The zeitgeist pleads for full disclosure and the Soho theatre delivers a disabled woman waxing lyrical about the joy of sex to the sound of her friend’s double bass. It won’t be for some, but Abnormally Funny People couldn’t care less. Storming the painfully prescriptive values of mass-media, the less-than-able-bodied bunch will be performing four dates over the coming months and after seeing the results, we can’t recommend it enough. Speaking to the show’s director Simon Minty along with co-founder and co-producer Steve Best, we unearth the perils of putting on a disabled comedy night and discuss the show’s increasing popularity.
Each of our shows include a token non-disabled person. That’s an old joke, which I suppose is about disabled people making comedy
Dazed Digital: So who are Abnormally Funny People?
Simon Minty: We are twelve disabled and twelve non-disabled comedians. Until June we will be rotating five stand-ups to put on a monthly show.
DD Is the disability aspect a subject of the comedy or just the common denominator that brings you all together?
Steve Best: Each of our shows include a token non-disabled person. That’s an old joke, which I suppose is about disabled people making comedy. But our only objective is to be funny. Our performers can either talk about their disability or not. There will be interplay - Mat Fraser has very small arms, for instance, so he’ll leave the mic in and just say, “I don’t give a shit”.
Simon Minty: But another of our comedians is completely blind and rarely mentions it. When we started, it was definitely about finding good comedians. Our touring show later this year, which will be devised and collaborative, will probably take disability as more of theme.
DD: It’s a conflict facing almost all comedians: to use or not to use social stereotyping for comic affect? Should women comedians talk about being women? Should black comedians talk about being black? Is it damaging to the wider community if a disabled comedian laughs at his disability?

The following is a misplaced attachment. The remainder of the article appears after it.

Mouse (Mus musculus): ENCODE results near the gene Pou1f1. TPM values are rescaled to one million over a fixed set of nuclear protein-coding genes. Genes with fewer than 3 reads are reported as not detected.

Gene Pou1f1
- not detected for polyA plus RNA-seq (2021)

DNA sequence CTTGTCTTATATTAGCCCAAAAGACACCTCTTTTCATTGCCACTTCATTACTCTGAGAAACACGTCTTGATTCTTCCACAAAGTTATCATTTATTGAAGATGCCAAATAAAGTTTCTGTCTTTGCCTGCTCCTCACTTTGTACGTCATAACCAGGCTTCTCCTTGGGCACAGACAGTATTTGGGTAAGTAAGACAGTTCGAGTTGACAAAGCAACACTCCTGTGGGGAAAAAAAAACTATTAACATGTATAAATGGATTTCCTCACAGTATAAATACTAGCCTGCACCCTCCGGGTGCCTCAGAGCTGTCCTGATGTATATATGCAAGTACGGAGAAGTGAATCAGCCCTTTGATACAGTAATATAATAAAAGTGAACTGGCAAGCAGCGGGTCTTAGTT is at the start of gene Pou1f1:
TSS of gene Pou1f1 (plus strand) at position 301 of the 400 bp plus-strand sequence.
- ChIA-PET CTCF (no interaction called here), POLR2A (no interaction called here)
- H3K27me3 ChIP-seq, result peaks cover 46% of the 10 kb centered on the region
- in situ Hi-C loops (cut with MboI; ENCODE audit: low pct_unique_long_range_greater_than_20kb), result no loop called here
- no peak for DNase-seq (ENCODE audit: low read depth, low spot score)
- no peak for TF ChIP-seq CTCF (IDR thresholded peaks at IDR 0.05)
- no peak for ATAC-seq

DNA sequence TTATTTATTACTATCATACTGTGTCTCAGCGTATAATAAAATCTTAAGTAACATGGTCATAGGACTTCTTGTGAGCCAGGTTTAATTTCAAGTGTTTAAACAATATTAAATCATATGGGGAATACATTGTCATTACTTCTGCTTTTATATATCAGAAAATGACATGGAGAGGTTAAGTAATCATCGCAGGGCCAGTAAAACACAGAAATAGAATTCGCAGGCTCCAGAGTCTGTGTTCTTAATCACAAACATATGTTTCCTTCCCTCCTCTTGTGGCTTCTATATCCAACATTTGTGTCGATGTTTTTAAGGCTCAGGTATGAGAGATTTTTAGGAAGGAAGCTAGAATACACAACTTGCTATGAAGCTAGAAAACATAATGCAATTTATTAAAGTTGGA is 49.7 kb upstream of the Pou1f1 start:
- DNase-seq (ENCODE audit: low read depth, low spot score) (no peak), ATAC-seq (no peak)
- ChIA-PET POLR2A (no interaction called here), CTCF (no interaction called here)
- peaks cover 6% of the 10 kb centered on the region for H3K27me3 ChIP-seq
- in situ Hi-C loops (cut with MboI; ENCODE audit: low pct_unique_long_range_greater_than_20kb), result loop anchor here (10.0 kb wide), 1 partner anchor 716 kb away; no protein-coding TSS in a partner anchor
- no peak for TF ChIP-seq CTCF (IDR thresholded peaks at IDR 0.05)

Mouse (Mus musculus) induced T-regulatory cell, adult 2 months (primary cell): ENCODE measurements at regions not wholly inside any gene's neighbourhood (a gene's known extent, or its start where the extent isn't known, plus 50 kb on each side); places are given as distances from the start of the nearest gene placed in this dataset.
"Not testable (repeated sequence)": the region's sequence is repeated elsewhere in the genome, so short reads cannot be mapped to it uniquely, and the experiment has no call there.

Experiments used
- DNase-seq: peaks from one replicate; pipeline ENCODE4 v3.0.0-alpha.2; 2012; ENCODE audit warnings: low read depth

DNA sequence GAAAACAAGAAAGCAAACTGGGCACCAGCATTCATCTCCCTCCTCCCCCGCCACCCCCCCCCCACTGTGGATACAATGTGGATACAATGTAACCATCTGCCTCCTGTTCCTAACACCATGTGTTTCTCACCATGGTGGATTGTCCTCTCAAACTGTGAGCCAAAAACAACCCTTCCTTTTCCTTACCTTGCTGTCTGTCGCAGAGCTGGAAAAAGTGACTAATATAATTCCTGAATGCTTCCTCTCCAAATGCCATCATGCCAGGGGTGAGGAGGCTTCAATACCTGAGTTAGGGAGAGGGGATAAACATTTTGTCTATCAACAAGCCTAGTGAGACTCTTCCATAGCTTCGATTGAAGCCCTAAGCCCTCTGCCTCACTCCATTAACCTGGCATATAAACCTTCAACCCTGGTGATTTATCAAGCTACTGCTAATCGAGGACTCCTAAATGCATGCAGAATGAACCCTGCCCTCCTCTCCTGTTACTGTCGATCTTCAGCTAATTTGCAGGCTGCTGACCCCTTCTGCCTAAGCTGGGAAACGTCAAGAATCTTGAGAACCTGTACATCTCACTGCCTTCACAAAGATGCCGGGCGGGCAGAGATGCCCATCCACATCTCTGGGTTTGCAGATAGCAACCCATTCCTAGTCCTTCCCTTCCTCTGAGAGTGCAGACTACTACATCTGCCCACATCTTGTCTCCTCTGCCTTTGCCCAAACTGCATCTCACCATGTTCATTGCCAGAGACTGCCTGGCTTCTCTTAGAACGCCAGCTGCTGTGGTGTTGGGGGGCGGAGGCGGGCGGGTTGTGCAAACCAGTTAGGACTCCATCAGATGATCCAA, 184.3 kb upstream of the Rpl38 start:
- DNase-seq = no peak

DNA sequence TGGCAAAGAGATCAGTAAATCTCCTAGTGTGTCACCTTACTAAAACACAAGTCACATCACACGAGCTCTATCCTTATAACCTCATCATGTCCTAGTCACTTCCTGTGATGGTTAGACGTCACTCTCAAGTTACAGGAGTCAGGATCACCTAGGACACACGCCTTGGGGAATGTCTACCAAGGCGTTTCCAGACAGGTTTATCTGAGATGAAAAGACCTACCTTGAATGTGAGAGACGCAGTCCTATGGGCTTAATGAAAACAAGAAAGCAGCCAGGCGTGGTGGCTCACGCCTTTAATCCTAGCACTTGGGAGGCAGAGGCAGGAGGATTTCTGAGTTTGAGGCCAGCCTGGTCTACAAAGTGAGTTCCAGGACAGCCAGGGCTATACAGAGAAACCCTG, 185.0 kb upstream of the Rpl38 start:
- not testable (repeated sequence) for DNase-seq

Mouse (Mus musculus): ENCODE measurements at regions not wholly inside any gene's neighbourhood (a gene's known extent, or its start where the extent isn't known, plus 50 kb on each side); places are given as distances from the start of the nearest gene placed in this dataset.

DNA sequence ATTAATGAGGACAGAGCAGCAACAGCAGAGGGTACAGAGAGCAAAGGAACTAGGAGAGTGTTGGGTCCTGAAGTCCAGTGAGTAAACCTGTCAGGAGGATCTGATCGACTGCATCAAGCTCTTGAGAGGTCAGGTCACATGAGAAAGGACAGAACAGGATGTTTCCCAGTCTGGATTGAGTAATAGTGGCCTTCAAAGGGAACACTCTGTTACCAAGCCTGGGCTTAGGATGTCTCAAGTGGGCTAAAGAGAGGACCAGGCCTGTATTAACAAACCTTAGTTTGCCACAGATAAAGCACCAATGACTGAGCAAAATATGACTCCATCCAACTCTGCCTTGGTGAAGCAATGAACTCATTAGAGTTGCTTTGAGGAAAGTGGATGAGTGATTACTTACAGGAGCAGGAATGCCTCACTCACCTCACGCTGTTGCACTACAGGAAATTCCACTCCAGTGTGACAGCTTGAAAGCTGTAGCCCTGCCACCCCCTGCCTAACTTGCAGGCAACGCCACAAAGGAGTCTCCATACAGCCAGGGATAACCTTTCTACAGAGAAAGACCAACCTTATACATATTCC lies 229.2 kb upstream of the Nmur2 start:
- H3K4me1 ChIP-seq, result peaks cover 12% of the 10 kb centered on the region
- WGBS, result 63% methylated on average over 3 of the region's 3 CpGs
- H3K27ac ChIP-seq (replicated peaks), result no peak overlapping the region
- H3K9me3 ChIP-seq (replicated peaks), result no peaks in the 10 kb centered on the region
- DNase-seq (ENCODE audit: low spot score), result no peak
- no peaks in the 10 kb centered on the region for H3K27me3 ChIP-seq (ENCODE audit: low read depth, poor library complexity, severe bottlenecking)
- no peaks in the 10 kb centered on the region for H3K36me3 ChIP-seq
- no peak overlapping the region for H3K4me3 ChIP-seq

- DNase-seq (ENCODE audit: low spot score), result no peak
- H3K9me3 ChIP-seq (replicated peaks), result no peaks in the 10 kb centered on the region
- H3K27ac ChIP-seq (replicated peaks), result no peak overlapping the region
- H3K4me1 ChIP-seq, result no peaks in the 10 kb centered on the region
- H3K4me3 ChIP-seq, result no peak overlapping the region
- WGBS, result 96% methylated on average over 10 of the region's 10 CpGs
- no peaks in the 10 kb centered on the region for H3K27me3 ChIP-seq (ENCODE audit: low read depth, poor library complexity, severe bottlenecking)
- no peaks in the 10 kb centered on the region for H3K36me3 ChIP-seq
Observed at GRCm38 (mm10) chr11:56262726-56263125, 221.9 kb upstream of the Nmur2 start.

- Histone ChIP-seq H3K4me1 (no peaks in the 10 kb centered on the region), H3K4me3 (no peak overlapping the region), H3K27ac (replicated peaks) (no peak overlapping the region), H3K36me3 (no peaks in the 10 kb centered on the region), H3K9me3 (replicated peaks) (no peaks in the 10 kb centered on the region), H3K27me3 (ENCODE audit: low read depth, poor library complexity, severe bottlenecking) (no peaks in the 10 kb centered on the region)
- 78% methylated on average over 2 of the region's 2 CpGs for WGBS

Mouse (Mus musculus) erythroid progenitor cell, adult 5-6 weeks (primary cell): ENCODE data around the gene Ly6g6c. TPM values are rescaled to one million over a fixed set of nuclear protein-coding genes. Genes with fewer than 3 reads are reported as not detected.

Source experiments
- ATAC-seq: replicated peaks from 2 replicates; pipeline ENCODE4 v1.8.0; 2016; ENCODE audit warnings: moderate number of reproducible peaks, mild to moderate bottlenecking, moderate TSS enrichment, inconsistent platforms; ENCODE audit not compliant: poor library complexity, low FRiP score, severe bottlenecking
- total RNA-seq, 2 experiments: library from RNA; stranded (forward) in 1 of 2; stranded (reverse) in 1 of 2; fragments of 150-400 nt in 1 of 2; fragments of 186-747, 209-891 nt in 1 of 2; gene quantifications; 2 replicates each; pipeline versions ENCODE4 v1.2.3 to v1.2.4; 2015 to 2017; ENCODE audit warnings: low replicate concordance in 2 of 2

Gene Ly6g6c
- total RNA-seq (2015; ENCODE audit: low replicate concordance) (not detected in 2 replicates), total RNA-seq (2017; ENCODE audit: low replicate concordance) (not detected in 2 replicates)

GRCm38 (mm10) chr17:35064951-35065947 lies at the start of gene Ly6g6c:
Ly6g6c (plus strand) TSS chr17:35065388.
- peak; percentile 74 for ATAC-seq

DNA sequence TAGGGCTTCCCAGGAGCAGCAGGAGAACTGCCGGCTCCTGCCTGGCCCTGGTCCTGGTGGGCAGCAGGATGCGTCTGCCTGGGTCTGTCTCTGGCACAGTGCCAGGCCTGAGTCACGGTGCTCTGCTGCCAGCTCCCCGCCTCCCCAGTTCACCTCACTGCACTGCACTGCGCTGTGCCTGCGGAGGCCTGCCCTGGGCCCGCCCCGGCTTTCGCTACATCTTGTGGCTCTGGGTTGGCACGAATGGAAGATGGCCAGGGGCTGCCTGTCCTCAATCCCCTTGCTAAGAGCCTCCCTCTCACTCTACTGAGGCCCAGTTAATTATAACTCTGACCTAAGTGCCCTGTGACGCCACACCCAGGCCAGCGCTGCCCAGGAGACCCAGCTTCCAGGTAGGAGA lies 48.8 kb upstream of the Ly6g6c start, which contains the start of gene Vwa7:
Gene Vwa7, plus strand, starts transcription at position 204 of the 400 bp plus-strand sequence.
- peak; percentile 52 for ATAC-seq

Simon Minty: As a comedian, I would never tell people what they should or shouldn’t do but I am determined to keep the quality high because I want to exceed people’s low expectations. We get a lot of: “disabled people doing comedy? Aww, that’s nice”. We have to strive to be as good as we can be.
But yes, getting the balance right can be tricky. A few of the acts use language that might seem offensive. Tanyalee Davis uses the word “midget” for instance and I told her that she shouldn’t. I mean, obviously she can, but I do worry that she’s giving licence to other people. That’s the only time censorship has ever come into it.
DD: Do you think that the general attitude towards disabled people is improving? What would true equality and acceptance look like?
Simon Minty: Well obviously there are ways around it that don’t involve asking, “what’s wrong with you?” But I’d like to get to a stage where it wasn’t important. Ignoring disability isn’t the answer, but confronting it without sensitivity isn’t either. It’s like someone asking about the last time you had sex. It’s personal. It’s the kind of thing you’d tell someone after you’ve got to know them, but certainly wouldn’t talk about straight away. I think people should apply a similar principle to disability.
DD: What would you say to people who argue that bringing a group of comedian’s together on account of their disability actually does the opposite to achieving acceptance?
Simon Minty: I would say that they are half right. But then I would also say that on that basis we shouldn’t have all-female comedy shows, for example. My dream is for our comedians to achieve mainstream success, but at this stage we’re giving them a launch-pad, a safety net from which to grow and achieve recognition. I mean it is risky and a few people haven’t wanted to get involved because they’ve said that it’s a freak show. But that’s just not the case.
DD: It’s no different to any comedy group that is inevitably formed out of some shared experience, then?
Simon Minty: Exactly. But I want to stress that this isn’t a form of refuge, an exercise in feeling a part of something. We’re not a crappy little arts club thing; we’re now performing in a great venue and if I didn’t think that this was going somewhere then I would bail out now.
The other great thing is that our audiences are becoming increasingly mixed. Our last show was 80% able-bodied. We still want disabled people in the audience of course, but our aim is to get as wide an audience as possible.